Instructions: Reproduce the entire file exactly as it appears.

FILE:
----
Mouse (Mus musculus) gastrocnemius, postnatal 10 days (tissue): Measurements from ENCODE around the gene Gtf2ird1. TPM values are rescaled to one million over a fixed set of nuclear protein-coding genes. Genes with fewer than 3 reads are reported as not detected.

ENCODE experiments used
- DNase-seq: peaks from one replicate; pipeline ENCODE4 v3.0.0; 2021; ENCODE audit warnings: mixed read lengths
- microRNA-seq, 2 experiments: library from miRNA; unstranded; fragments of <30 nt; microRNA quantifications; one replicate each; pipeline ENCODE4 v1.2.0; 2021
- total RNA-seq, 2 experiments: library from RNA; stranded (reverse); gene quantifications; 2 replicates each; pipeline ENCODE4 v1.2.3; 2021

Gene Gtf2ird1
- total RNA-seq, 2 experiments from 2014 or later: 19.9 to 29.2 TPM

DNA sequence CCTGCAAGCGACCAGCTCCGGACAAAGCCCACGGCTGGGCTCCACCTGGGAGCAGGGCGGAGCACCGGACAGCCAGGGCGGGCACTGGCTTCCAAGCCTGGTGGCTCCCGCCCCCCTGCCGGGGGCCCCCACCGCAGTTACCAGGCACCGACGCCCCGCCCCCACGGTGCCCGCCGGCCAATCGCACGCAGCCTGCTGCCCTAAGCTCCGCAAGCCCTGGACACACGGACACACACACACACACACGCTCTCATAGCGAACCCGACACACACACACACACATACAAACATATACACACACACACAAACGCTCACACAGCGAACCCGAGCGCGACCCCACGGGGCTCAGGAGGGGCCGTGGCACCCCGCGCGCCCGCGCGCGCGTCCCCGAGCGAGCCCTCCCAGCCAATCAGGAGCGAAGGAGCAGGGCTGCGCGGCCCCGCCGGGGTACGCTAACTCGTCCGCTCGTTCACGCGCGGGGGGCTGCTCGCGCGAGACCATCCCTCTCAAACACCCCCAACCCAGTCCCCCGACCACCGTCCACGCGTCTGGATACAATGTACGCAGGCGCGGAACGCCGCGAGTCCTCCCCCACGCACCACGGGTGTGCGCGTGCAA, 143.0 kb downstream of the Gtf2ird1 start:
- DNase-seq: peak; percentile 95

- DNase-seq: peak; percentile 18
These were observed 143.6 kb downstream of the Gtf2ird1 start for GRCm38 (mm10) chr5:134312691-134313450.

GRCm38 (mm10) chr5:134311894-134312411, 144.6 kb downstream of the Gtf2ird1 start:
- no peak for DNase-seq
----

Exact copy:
Mouse (Mus musculus) gastrocnemius, postnatal 10 days (tissue): Measurements from ENCODE around the gene Gtf2ird1. TPM values are rescaled to one million over a fixed set of nuclear protein-coding genes. Genes with fewer than 3 reads are reported as not detected.

ENCODE experiments used
- DNase-seq: peaks from one replicate; pipeline ENCODE4 v3.0.0; 2021; ENCODE audit warnings: mixed read lengths
- microRNA-seq, 2 experiments: library from miRNA; unstranded; fragments of <30 nt; microRNA quantifications; one replicate each; pipeline ENCODE4 v1.2.0; 2021
- total RNA-seq, 2 experiments: library from RNA; stranded (reverse); gene quantifications; 2 replicates each; pipeline ENCODE4 v1.2.3; 2021

Gene Gtf2ird1
- total RNA-seq, 2 experiments from 2014 or later: 19.9 to 29.2 TPM

DNA sequence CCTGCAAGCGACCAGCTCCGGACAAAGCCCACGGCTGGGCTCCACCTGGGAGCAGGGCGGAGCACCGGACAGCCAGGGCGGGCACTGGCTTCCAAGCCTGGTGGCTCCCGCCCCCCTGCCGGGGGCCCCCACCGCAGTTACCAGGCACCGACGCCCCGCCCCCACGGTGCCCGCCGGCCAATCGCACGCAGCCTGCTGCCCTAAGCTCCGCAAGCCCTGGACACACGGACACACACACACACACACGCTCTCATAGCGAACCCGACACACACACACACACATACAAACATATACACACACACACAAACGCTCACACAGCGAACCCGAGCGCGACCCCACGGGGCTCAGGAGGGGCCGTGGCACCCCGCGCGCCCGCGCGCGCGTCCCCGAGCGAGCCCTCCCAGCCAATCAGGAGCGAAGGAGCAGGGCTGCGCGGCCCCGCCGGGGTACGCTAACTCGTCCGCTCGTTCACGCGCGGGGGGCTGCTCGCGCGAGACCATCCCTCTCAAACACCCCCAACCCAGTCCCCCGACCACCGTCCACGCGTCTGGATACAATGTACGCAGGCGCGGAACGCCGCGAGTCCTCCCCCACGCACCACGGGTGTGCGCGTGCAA, 143.0 kb downstream of the Gtf2ird1 start:
- DNase-seq: peak; percentile 95

- DNase-seq: peak; percentile 18
These were observed 143.6 kb downstream of the Gtf2ird1 start for GRCm38 (mm10) chr5:134312691-134313450.

GRCm38 (mm10) chr5:134311894-134312411, 144.6 kb downstream of the Gtf2ird1 start:
- no peak for DNase-seq